The Visit – Through Darkness into Light (self-released, 09 October 2015)
The Night Watch – Boundaries (self-released, 15 July 2016)
Nathanaël Larochette – Earth and Sky (self-released, 29 July 2016)
Hey, folks — have you read this review of Canadian neofolk/baroque trio Musk Ox‘s 2014 album Woodfall? If you haven’t, I’d be kind of surprised — after all, in the two years since it was published, that review has become the most popular single item to ever appear on this website (as I alluded to when I named the album as an honorable mention for the Top 14 of 2014 list). In fact, it has had more visitors than the About or Contact pages, and far more than any other article I’ve ever written: twice as many as the second-most popular review ever, and almost three times as many as the most-visited article that I published in 2016.
As incredible as all that is, it’s absolutely true, and I figure it can be ascribed to one of two things: either I’m exceptionally good at writing about non-metal music performed with folk/classical instruments, or Musk Ox is just really, really popular. On the off chance that it would happen to be the first one, I’m going to take some time over the next few days to write about some more neo-folk/neo-classical groups whose orchestrations are decidedly non-metal. But in the event that the second thing also comes into play, I will be hedging my bets a bit today: what I’ll be sharing with you has been released by three different musical entities that each involve one or more of the three people who make up Musk Ox. And away we go …
First up to bat, we have The Visit, which is Musk Ox cellist Raphael Weinroth-Browne paired with the vocals of Heather Sita Black. The Ottawan duo had previously released a single track, and then a live version of a song that would later appear on this debut album, Through Darkness into Light, which came out late last year.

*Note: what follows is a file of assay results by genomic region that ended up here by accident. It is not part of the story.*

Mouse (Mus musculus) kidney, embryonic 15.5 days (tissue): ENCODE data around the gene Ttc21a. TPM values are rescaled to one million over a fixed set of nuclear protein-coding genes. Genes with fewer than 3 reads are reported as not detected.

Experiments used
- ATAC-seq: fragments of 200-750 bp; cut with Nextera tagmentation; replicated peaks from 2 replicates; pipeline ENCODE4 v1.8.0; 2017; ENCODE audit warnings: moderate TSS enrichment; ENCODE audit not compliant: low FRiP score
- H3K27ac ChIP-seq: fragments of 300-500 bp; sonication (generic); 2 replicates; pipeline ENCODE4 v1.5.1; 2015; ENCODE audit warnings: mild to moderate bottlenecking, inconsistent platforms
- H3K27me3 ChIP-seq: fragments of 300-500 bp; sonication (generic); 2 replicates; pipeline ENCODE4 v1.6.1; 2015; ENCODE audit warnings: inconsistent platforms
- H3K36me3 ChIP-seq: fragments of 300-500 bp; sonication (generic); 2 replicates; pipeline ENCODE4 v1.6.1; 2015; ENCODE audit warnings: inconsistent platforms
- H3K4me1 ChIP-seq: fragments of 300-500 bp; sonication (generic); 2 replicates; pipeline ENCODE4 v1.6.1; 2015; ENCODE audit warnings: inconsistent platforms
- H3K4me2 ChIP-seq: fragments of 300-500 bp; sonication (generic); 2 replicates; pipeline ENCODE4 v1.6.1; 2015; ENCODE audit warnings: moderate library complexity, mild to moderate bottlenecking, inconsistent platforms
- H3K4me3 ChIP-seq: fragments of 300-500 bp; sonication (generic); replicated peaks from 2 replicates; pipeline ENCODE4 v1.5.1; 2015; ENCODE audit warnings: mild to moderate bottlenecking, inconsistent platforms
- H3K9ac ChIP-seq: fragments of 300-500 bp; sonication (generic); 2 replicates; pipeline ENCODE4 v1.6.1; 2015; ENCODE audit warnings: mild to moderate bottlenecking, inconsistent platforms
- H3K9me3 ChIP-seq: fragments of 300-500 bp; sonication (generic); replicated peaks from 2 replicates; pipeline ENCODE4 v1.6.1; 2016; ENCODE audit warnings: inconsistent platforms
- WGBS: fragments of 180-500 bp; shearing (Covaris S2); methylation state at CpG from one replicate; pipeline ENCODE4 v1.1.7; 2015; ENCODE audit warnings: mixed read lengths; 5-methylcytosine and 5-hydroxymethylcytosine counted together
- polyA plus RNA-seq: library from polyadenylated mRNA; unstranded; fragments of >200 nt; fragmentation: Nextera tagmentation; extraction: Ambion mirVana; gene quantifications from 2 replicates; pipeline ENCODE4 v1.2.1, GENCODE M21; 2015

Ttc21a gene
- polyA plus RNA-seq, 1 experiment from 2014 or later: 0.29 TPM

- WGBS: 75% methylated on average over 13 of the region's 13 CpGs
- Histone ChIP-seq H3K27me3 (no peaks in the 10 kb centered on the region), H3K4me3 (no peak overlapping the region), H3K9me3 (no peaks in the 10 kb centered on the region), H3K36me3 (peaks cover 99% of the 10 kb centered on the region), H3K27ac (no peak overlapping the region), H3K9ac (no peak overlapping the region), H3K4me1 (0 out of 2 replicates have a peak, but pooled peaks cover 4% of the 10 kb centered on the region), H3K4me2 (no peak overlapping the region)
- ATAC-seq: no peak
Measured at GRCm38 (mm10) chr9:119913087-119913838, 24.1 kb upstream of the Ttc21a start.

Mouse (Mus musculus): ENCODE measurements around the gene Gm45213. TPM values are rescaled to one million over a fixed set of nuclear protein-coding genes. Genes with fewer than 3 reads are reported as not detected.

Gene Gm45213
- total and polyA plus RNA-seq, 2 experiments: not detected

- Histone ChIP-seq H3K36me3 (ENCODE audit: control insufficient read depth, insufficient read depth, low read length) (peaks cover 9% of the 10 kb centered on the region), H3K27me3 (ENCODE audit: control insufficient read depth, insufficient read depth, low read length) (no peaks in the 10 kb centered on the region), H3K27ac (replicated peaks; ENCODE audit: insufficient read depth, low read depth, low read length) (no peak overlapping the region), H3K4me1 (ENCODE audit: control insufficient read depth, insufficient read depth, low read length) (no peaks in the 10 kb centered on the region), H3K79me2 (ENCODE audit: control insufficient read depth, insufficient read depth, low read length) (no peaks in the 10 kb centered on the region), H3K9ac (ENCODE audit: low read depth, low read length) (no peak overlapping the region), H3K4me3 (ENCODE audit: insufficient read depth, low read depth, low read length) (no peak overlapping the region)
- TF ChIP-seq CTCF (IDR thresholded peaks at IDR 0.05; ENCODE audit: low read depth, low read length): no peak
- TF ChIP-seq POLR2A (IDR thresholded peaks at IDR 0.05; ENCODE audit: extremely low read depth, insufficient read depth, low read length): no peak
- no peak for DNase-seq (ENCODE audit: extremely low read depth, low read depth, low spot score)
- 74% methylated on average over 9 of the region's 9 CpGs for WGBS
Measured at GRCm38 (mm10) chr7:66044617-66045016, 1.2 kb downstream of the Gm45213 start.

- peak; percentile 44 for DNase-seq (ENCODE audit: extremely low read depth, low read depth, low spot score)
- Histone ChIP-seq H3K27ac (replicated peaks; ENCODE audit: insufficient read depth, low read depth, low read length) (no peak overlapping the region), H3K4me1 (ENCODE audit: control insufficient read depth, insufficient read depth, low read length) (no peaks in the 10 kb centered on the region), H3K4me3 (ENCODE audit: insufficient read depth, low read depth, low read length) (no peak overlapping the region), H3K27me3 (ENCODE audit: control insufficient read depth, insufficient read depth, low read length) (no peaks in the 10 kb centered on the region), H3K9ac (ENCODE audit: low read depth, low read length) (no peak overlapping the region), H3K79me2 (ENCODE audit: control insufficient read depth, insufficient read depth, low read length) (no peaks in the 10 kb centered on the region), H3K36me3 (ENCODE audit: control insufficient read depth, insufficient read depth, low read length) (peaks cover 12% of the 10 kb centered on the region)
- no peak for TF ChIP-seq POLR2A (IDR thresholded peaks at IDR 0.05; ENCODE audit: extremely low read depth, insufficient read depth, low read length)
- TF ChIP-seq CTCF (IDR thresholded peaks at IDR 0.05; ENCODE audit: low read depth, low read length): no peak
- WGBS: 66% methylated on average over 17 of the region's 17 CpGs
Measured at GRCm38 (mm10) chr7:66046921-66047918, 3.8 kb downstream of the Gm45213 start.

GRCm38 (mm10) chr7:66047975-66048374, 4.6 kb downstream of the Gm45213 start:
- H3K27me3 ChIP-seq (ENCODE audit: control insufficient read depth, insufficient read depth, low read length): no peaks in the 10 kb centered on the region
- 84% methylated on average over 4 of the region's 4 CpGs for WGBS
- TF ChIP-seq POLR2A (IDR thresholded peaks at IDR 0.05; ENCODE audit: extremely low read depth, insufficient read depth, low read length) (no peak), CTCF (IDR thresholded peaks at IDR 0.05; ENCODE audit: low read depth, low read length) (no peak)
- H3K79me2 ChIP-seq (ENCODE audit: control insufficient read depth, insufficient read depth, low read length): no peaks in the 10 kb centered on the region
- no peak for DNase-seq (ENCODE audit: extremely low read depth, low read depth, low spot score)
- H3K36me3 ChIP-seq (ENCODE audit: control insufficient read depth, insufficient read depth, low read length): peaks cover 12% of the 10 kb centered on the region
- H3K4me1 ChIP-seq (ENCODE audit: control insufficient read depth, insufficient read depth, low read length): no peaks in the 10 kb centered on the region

The cello is an incredibly versatile instrument, able to be played in several different ways and evoke a nearly limitless variety of sounds and feelings. And here, Mr. Weinroth-Browne seems to take advantage of all of those. From a slow, mournful bowed style to a faster pizzicato plucking; from lightning-fast staccato arpeggios where the bow seems to be dancing above the strings to a smoother and more legato graceful sound; and finally, from a rougher, syncopated, hybrid plucked+bowed technique, to some really impressive runs full of fancy fingerwork. And all of that is just within the first song, the fourteen-minute “Without this Flesh”!
A similar range is employed throughout this five-track, nearly-hour-long album: we seem to keep alternating between a peaceful, yet melancholy, feeling and fits of raging, and sometimes distressing-sounding, chaos. And in addition to this wide variety of moods, from the ethereal and lullaby-like to the vigorous descent into madness, there are still plenty of surprising moments — such as the remarkably flamenco/Spanish-sounding intro to “Offering.”
And woven throughout all of this, sometimes soaring far above and other times enveloped deep within, Ms. Black provides incredibly lovely vocals. Occasionally these can be very powerful (such as toward the end of “Through Darkness”), but always strong and present (at the beginning and end of “Into Light” the tones ring through clearly, projecting in an almost trumpet-like way), even at the times when everything turns a bit wistful.